Don’t Break Your Fracture Care Revenue Cycle
Coding thoughts for closed treatment of fractures without manipulation
Coding closed treatment of fractures without manipulation can be a challenge. To ensure your coding results in proper reimbursement for the services rendered, let’s review fracture types, applicable codes, and the work they represent.
Fracture Treatment Isn’t One Size Fits All
When a patient is initially treated for a traumatic fracture, there are four typical methods of care that an orthopedic physician may provide:
- Closed reduction is non-surgical manipulation of a fractured bone to restore the bone to normal anatomic alignment.
- Percutaneous fixation involves the placement of a stabilizing device such as a rod, plate, multiple wires, pins, or screws across a fractured bone, typically under imaging guidance.
- Open reduction with internal fixation (ORIF) is an incisional procedure to realign and fixate separated bone fragments.
- Closed treatment without manipulation involves fitting the patient to appropriate materials for bone stabilization and weight bearing/non-weight bearing function.
Closed Treatment Always Involves a Medical Supply
Closed treatment without manipulation is perhaps the least understood of the common fracture treatment options. When there is no manipulation of a fracture, what constitutes treatment?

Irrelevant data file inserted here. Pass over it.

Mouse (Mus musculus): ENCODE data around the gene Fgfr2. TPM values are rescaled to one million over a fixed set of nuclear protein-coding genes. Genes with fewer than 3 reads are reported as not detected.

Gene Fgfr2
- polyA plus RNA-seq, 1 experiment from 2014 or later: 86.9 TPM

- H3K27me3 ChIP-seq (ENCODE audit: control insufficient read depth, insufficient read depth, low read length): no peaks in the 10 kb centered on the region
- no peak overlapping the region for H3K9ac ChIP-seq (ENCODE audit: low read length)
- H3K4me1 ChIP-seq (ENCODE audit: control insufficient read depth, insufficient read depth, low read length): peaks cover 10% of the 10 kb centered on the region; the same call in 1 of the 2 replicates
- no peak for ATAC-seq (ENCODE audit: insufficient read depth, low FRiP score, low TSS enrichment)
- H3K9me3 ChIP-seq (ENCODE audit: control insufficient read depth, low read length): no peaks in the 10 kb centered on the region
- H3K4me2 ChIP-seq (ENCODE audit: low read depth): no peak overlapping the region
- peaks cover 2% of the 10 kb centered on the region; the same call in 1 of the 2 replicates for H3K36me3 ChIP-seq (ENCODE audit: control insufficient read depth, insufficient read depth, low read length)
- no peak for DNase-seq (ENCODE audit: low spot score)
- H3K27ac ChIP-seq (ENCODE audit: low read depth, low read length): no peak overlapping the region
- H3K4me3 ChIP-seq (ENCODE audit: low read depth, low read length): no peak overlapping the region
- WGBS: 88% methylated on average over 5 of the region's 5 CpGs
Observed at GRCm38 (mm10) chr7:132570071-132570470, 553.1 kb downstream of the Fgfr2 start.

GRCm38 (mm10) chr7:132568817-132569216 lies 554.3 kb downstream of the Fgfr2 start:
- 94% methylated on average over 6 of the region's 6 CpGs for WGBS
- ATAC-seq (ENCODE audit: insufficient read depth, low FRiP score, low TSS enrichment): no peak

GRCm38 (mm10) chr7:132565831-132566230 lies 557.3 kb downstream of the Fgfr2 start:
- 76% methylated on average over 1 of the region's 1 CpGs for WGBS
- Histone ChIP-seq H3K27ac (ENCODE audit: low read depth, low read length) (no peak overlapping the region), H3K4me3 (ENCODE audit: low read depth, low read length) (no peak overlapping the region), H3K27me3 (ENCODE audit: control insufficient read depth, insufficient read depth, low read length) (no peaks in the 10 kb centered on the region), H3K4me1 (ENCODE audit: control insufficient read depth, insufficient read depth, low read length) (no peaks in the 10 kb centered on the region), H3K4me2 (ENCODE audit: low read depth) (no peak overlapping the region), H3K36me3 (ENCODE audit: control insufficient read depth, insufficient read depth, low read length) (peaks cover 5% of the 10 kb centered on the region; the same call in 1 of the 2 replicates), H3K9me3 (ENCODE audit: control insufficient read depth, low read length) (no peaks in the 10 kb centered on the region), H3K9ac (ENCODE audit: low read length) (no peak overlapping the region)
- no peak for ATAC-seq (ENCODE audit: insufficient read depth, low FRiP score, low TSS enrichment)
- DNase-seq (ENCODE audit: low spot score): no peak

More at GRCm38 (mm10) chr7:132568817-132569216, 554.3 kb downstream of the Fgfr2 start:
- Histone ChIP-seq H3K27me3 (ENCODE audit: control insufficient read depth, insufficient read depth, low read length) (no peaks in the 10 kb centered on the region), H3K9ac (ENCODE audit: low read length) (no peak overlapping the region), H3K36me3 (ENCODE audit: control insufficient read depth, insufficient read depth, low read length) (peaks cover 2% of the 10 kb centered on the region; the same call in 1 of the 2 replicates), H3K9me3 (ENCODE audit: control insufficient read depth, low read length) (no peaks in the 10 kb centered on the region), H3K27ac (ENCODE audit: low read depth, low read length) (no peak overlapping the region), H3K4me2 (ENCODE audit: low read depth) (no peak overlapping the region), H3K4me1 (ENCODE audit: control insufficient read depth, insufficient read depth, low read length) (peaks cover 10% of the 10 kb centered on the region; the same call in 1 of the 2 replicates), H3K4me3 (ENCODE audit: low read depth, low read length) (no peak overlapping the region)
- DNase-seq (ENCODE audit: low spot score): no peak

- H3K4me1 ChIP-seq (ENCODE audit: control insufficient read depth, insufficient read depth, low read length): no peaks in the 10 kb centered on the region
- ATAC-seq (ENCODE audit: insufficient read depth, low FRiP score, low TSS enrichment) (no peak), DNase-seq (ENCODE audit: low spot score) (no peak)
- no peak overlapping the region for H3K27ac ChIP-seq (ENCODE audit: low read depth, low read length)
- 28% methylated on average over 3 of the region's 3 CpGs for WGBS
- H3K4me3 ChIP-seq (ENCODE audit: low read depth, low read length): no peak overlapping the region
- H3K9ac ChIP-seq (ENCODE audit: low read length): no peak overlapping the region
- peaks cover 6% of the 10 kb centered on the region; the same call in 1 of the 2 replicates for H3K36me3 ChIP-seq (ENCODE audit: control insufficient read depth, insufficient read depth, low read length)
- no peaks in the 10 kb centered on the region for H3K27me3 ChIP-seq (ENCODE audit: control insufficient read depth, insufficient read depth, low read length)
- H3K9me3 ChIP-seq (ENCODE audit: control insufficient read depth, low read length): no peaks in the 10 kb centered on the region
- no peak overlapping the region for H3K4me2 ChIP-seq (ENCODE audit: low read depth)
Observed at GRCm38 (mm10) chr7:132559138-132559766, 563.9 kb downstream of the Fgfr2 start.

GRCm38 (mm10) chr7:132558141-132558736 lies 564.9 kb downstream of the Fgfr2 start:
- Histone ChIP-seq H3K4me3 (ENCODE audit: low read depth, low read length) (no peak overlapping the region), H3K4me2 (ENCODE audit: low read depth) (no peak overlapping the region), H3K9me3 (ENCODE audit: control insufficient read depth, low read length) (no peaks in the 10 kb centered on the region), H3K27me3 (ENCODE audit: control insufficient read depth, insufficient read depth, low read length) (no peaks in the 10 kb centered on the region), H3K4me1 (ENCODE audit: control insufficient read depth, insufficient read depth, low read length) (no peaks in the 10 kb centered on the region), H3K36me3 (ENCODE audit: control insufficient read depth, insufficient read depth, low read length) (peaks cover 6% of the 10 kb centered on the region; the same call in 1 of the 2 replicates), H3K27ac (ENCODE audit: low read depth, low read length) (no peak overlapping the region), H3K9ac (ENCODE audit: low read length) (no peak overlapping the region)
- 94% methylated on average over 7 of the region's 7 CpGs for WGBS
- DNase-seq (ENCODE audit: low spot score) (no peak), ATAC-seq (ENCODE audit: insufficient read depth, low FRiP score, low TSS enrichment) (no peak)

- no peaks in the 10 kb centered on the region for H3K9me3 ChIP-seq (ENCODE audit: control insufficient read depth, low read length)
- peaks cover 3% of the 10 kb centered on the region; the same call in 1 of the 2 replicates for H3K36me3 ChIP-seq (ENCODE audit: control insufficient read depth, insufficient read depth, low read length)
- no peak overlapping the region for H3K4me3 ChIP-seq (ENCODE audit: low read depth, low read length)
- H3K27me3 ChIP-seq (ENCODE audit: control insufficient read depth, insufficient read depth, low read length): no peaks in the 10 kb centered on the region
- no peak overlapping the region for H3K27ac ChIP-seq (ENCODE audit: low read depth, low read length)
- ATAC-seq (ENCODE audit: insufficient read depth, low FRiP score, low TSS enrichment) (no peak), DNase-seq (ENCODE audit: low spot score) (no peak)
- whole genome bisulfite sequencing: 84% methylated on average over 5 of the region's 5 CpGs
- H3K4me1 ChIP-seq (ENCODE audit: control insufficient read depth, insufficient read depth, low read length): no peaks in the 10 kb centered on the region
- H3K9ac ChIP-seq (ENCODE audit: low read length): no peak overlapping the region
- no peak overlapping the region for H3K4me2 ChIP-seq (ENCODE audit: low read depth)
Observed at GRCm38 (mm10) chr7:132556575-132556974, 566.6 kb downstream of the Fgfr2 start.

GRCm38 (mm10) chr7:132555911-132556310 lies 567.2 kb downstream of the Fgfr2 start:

Treatment involves the provision and fitting of materials to immobilize a joint and allow for separated bone parts to fuse together, or to serve as a source of support for weight bearing. Examples of such materials are casts, splints, slings, braces, canes, walking boots, and crutches.
If the provider does not stabilize the bone using a medical supply, or does not indicate a plan for follow-up care, the non-operative, non-manipulative fracture care codes cannot be reported. Rather, the provider should report the evaluation and management (E/M) service with no modifier, and an appropriate E/M service code(s) for subsequent, related visits.
Example: A 17-year-old girl was playing soccer at her high school’s athletic field when she slipped on wet grass. Three days later, she saw her physician, who diagnosed a nondisplaced left foot cuboid fracture during a level 3 established patient visit. The doctor fitted her to a custom-fabricated plastic ankle-foot orthosis with ankle joint and told her to follow up with him in two weeks, or sooner if there isn’t relief of the pain.